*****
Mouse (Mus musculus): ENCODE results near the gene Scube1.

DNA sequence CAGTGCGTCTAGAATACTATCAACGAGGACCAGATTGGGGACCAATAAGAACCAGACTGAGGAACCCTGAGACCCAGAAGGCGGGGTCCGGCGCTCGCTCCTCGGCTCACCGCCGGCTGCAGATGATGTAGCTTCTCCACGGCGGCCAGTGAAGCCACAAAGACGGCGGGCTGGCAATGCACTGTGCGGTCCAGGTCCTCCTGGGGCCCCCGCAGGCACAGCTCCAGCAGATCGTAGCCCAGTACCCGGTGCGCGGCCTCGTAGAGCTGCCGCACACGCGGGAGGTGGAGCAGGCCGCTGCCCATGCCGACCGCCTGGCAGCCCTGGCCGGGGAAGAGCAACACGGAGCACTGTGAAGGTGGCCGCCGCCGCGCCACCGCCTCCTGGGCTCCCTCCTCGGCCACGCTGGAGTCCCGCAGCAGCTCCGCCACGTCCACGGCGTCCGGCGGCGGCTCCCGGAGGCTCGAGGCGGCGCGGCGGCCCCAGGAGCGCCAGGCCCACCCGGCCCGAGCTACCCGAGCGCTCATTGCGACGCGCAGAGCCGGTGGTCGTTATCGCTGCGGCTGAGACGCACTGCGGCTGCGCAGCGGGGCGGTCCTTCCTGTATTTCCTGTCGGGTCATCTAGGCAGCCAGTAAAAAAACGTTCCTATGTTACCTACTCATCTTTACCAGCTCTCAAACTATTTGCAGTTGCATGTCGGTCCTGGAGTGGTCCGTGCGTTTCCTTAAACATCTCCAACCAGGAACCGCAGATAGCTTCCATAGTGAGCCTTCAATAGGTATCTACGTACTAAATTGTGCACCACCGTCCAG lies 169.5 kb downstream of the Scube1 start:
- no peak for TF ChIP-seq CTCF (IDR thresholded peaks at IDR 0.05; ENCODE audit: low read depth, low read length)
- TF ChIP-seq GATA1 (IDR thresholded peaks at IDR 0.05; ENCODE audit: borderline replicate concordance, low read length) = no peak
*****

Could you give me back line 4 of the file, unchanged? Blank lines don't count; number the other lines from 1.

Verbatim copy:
- TF ChIP-seq GATA1 (IDR thresholded peaks at IDR 0.05; ENCODE audit: borderline replicate concordance, low read length) = no peak